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15 Oct 2002 : Column 281—continued

Mr. Portillo : I noted that the Minister was extremely careful in his use of language this evening. Not only is there a zero guarantee for the first year, but in subsequent years floors and ceilings, he said, would continue. He did not say which floor would continue—he did not say that it would be the same floor—and did not specify the years. Does my hon. Friend agree that his reluctance to repeat what he said yesterday in a private meeting in the Chamber, where it can go on public record, may reflect the fact that floors and ceilings in future years will not be the floors and ceilings of the first year?

Mr. Pickles: My right hon. Friend is correct—the Minister is not in a position to say that there will be no pain or to say, XDon't worry, the amount of money will be reduced." Even on a cash basis, there will be a substantial cut for local authorities of 5 or 6 per cent. We must remember that the total sums being discussed are tens of millions of pounds.

Resource equalisation, whereby a council's tax-raising potential is taken into account, was introduced relatively late and offers a perverse incentive to embrace higher levels of expenditure. It also penalises lower-income families in areas with high house prices. Labour Members laughed and scoffed at the mention of East Sussex, which has high local house prices but low incomes. It has almost the lowest average income in England, comparable to that of Tyne and Wear. The system, however, which is supposedly designed to deal with deprivation and sparsity, takes #43 million from the county.

Sir Nicholas Winterton (Macclesfield): The hon. Member for Sherwood (Paddy Tipping) asked my hon. Friend what the Conservative party would do in government about local government finance. Will he fill out his reply and say whether he has followed the excellent work conducted for more than two years by the F40 group of local authorities, led in the House with great distinction by the hon. Member for Stafford (Mr. Kidney), who has highlighted many inadequacies and made sound proposals on the way in which injustices in the present system could be put right? I speak for Cheshire, a county that features extremely badly in the formula, and has done so under successive Governments.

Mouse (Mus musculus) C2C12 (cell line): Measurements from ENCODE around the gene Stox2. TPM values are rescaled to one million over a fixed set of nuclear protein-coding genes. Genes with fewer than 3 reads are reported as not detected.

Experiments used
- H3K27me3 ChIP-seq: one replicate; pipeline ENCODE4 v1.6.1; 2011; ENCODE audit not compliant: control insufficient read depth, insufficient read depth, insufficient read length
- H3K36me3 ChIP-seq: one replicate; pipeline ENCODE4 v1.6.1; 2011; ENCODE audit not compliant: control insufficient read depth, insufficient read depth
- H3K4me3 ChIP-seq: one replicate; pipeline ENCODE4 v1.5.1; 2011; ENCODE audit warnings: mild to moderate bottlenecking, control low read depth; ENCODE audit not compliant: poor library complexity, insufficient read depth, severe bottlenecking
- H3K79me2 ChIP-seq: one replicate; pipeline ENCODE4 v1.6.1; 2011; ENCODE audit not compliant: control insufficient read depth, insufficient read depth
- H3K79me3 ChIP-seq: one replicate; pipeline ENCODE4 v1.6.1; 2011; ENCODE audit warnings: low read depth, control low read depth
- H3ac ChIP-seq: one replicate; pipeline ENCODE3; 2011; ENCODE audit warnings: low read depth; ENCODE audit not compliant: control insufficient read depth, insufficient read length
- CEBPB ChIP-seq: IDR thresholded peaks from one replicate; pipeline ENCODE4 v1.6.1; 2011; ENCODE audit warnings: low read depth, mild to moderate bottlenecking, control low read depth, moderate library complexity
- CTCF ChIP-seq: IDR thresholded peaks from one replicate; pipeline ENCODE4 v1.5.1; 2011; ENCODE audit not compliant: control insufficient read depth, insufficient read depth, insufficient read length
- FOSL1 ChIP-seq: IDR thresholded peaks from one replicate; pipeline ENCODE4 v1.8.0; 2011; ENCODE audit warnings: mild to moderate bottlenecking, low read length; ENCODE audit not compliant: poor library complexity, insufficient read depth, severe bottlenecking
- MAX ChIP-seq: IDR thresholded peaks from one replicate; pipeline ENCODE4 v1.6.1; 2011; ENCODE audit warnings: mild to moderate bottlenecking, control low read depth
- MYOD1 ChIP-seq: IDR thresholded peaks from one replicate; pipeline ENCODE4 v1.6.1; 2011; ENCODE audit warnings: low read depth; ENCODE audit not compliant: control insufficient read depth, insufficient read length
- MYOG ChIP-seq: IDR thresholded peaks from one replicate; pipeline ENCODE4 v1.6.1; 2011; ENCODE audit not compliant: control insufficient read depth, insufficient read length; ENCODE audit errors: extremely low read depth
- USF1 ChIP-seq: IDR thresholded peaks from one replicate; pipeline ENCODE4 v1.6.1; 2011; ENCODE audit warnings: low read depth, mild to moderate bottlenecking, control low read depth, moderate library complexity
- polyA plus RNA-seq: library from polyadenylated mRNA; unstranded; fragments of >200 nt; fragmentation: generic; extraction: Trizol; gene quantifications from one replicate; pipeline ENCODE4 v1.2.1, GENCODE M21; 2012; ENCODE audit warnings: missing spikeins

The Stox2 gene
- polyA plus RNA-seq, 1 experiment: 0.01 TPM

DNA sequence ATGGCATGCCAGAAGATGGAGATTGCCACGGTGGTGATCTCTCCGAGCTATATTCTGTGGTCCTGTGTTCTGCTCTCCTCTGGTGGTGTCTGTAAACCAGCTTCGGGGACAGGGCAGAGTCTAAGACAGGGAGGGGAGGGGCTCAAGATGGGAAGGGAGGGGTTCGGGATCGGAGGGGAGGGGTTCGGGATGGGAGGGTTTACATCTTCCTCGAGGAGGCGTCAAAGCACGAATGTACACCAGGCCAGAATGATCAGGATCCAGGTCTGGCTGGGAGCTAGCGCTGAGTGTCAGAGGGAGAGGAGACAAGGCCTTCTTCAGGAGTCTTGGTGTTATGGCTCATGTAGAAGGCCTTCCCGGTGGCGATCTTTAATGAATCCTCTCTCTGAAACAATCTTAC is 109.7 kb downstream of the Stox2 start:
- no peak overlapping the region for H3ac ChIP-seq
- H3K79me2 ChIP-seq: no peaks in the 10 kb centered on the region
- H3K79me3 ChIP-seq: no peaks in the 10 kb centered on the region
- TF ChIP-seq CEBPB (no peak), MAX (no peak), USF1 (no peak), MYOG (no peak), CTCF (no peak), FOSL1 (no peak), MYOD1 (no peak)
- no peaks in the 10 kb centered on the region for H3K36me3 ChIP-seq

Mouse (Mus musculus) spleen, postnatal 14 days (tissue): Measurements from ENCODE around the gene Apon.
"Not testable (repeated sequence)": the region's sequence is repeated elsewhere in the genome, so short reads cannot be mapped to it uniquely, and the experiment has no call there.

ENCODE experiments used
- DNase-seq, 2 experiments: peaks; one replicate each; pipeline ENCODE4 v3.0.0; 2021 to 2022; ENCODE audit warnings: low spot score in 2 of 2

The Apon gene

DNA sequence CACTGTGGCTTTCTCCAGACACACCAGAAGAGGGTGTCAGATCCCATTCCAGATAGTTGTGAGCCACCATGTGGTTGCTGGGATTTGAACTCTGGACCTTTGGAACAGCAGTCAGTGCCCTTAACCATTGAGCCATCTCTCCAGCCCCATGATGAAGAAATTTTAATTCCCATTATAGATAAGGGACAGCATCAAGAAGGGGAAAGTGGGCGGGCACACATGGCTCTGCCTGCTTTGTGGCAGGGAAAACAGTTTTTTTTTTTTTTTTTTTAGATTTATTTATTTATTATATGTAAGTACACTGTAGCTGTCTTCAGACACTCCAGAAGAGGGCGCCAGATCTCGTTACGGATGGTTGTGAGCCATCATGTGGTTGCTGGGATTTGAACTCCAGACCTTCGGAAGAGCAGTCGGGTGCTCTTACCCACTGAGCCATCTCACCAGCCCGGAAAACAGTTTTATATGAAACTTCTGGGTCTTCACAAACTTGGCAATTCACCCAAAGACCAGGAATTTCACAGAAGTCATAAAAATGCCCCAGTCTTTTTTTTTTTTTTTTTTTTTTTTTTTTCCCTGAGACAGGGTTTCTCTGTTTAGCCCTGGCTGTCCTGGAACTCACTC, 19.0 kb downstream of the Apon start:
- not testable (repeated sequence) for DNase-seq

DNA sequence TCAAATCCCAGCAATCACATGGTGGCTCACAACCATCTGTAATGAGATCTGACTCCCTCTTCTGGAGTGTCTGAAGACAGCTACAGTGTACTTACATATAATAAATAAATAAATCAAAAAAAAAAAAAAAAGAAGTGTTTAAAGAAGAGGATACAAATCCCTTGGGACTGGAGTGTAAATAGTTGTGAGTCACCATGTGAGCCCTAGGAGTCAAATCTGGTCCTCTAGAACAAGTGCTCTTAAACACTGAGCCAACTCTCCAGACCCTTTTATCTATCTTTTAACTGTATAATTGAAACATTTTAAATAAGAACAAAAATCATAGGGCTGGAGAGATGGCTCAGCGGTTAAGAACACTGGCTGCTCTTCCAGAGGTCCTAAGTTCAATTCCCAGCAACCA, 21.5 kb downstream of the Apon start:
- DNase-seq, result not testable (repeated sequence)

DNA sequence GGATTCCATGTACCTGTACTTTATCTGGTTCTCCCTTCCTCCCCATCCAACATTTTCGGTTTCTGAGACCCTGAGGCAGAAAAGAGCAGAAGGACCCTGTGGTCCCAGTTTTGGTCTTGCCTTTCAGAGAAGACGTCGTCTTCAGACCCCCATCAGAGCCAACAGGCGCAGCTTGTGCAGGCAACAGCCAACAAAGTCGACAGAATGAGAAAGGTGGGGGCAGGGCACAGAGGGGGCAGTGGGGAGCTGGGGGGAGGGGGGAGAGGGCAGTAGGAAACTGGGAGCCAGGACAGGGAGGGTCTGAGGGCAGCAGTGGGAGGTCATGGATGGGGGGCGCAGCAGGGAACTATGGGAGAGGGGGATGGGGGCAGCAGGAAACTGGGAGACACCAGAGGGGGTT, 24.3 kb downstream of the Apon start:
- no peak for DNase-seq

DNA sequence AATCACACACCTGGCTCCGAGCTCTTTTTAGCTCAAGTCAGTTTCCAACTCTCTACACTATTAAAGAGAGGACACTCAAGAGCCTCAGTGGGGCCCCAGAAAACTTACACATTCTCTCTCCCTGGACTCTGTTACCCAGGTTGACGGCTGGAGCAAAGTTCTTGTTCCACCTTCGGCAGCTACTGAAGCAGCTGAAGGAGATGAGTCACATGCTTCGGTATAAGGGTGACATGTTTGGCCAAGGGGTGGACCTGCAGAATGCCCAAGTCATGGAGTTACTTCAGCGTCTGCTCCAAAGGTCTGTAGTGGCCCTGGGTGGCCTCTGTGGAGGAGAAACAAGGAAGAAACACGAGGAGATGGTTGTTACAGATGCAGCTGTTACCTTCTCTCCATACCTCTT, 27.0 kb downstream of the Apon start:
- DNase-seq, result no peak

Mr. Pickles: The hon. Member for Stafford (Mr. Kidney) is blushing, and so am I at my hon. Friend's question. I believe that I elaborated my thoughts in considerable detail and shall happily go to greater lengths, but I hope that my hon. Friend will allow me to do so in private.

Mr. Adrian Sanders (Torbay): Will the hon. Gentleman clear up something that was not obvious in his speech? Fourteen per cent. of the pot of money that goes into local government is taken out and given to local authorities, which bid for it in special grants. Is the

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hon. Gentleman's policy to restore that 14 per cent. or is it to get back to the 4 per cent. that applied when the Conservatives were last in power?

Mr. Pickles: It was not 4 per cent., but nearer 6 per cent. It depends on how one counts.

Mr. Don Foster: It was just over 4 per cent.

Mr. Pickles: I shall not haggle over a couple of percentage figures, but I do not believe that the hon. Gentleman is right. On the general point, however, the level of discretion is about 17 per cent. Given that most local authorities spend three quarters of their budget on staffing, that leaves them little discretion on how the rest is spent. Both I and my right hon. Friend the Member for Haltemprice and Howden (David Davis) are firmly committed to increasing the amount of local authorities' discretion so that they do not have to go cap in hand to the Government. If the Liberal Democrats want to join us in defending local government, they will be more than welcome to do so.